ELV(End of life vehicles): In the past few years, a trend has been established, where plastics are considered a preferred material choice in designing and making complex consumer products, such as automobiles. The reason is plastics possess certain unique characteristics. The increasing use of plastics shifts the environmental burden from the life cycle phase to the treatment phase that is the end of life cycle phase.
ELV: Why plastics are used in cars?
Special Characteristics of Plastics:
Due to advancements in polymers, today’s plastics have revolutionized the automobile design. It is worth noting that different components of a car have specific requirements e.g. a seatbelt needs to be strong but flexible. This means that their constituents need certain specific characteristics such as elasticity etc.
Make car more Eco-friendly:
Due to substantially lighter automobile components, lightweight vehicles give better gas mileage, resulting in lower fuel consumption. A recent Massachusetts Institute of Technology (MIT) study estimates that the reduction of around 10% in weight results in a 3% to 7% improvement in fuel efficiency.
Weight is the Main Concern:
With ever-increasing safety-standards that need to be met, car weights are constantly increasing. Cars are getting more efficient, with smaller engines, so the cars need to be as light as possible therefore making as many weight savings in as many areas as possible is a major reason here.
Greater Freedom in Design:
Automobile design engineers face many constrictions when designing with metal. Use of Plastics allows auto engineers in designing & placing components with more ease and also allows them to integrate several complex parts into a single piece.
Then There is Cost Issue(ELV)
Manufacturing cast alloy products, or steel products, just isn’t as cost-effective as it used to be. Metals are more expensive than plastics, therefore, choosing plastics for auto body parts allows a manufacturer to adopt modular assembly practices at lower production costs.
While we all witness the existence of technology to achieve various purposes, the feasibility of those technologies is bounded by economical and sometimes technological restraints, including lack of market for recyclates, lack of cost-effective recovery process.
Moreover, it has been found that there is an information gap between manufacturers, consumers, and end-of-life facility operators. For these reasons, ELV plastics are more likely to eventually end up landfills.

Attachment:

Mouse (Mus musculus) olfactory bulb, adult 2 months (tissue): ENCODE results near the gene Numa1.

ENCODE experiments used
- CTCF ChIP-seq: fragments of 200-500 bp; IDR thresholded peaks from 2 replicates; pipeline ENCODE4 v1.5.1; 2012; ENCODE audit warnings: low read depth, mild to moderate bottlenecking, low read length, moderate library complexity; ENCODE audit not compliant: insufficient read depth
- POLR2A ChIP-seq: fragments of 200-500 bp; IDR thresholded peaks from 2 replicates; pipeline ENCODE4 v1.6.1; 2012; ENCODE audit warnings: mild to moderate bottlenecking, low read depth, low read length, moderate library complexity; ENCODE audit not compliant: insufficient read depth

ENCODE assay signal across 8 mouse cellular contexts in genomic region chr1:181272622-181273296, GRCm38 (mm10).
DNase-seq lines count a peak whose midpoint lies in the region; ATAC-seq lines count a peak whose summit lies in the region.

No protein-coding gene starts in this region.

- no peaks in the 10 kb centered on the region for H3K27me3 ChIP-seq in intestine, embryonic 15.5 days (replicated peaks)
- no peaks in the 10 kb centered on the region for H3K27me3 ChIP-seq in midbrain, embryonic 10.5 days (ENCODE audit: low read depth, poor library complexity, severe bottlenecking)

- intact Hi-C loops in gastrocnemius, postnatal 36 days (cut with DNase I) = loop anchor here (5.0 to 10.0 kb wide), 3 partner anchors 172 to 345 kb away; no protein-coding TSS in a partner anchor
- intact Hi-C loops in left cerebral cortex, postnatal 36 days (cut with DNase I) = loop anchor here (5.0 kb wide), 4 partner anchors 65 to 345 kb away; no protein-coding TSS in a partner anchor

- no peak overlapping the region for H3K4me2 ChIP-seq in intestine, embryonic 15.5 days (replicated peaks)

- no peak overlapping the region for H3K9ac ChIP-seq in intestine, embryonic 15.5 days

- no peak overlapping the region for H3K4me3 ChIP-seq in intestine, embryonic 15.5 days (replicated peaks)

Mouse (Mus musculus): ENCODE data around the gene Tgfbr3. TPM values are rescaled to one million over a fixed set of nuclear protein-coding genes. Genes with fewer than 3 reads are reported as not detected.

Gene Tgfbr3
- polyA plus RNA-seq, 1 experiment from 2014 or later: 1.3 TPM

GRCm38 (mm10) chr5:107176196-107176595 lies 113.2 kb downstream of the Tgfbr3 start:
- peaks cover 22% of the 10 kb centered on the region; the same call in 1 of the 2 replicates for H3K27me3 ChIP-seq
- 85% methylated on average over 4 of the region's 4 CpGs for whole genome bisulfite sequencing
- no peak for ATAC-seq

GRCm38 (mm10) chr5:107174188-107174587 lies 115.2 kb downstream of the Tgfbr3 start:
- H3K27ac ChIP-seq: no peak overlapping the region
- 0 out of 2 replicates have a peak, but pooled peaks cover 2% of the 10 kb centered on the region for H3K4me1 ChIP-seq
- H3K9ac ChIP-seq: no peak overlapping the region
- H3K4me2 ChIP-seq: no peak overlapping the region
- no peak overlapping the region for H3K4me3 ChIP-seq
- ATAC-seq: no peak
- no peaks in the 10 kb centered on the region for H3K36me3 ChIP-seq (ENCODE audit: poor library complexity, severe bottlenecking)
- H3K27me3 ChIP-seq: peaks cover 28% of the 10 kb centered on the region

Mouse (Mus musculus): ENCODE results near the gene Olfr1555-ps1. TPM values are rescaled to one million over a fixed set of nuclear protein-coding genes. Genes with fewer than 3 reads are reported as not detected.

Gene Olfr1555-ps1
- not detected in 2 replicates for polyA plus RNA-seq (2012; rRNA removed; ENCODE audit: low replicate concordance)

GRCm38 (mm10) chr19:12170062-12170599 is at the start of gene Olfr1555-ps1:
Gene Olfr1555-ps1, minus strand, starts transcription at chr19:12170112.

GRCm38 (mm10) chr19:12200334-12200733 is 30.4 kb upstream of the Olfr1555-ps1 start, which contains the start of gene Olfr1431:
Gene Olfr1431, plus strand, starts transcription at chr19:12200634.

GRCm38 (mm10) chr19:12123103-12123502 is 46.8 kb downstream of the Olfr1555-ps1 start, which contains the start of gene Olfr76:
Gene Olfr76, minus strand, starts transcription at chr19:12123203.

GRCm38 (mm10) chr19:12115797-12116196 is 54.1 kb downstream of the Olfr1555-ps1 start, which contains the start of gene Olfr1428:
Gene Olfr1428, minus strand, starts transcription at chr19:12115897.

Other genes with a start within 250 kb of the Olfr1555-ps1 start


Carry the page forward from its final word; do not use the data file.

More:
Plastics recycling in the automotive industry is complex and cumbersome. Even after recycling, it often ends up landfilling because it cannot actually be physically recovered.
Directive 2000/53/EC (Directive 2000/53/EC – the “ELV Directive”), a legislation in Europe, on end-of-life vehicles takes care that dismantling and recycling of ELVs are more environmentally friendly.
The End of Life Vehicles Directive concerns the end of life phase of automotive products. Every year automobiles which have reached the end of their lifecycle create about 8 to 9 million tonnes of waste in the EU.
The directive keeps its scope limited to passenger cars M1 and light commercial vehicles N1. It pressurizes producers to manufacture new vehicles, which are free from hazardous substances (in particular lead, mercury, cadmium, and hexavalent chromium), thus promoting the reuse, recyclability, and recovery of waste vehicles).
Elements of ELV Directive
The directive concerns the life cycle as well as the treatment phase of automobiles. In short, directive aims at the following:
- Monitoring the of the use of some heavy metals such as cadmium, lead, mercury, and hexavalent chromium
- Collection of vehicles at suitable treatment facilities
- De-pollution of fluids and specific components
- Marking and Coding information on parts
- collecting information for consumers and organizations responsible for treatment
Thus the directive puts the responsibilities on four major stakeholders, the producer, the recycling industry, the last holder and the authorities.